My concern with amendment No. 75 is that it is preposterous to say that the Secretary of State should have no interest whatsoever in the process of NHS trusts becoming NHS foundation trusts. Committee members should look carefully at the argument that underlies that proposition and agree with me that the amendment is absurd.

Amendment No. 246 on consultation was tabled by the hon. Member for Oxford, West and Abingdon. We have set out in the guide to becoming an NHS foundation trust a detailed process that we require applicants to go through to attract the support of the Secretary of State. The hon. Member for Epsom and Ewell asked 17 questions about the application process: rather than give him 17 answers, which I would be happy to do, I will simply send him a copy of that guide. Paragraph 7 gives him the answers that he wants. For good measure, I will also send him a photocopy of page 11 of the explanatory memorandum, where the other questions are dealt with. I hope that that will give him some reassurance.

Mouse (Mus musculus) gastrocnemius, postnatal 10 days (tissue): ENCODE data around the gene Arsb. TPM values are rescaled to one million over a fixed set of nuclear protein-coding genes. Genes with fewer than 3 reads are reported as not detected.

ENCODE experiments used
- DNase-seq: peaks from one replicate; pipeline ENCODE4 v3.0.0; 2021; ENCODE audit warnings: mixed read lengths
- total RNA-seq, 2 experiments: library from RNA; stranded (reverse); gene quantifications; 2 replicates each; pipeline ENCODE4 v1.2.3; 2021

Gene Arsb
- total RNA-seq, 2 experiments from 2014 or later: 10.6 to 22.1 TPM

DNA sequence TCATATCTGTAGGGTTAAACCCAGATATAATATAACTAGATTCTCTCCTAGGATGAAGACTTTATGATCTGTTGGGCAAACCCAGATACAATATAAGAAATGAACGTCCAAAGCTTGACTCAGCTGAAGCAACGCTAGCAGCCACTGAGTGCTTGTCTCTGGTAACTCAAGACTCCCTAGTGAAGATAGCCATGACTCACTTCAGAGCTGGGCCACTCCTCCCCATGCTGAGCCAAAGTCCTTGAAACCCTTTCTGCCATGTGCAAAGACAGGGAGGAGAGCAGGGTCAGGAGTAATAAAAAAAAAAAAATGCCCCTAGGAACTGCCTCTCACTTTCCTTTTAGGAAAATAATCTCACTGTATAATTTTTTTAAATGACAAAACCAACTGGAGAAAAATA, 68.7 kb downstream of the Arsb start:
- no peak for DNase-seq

We have made it clear in the guide—particularly in paragraphs 7.10, 7.11 and 7.4—and in everything that we have subsequently said that we will examine whether NHS trusts have the widest possible local support for their applications to establish themselves as NHS foundation trusts. Both the Secretary of State and the regulator would carefully examine the situation if there was significant local opposition: that would be right.

I have one obvious problem with the hon. Gentleman's amendment. I am tempted to leave to one side the way it has been drafted. I do not want to get into that, as he will not press it to a Division; I am grateful because that will save the Committee a lot of time. There is an issue of substance about whether one consultee alone should be able to call a halt to the whole process if they have an objection. Under the hon. Gentleman's proposal, that is precisely what would happen. That is not what we suggest should happen. Clearly we need to look at the results of the consultation exercise. The Secretary of State will make regulations under clause 6 to specify who must be consulted. I have no hesitation in saying that all of the groups that the hon. Gentleman has mentioned will be covered by the regulations.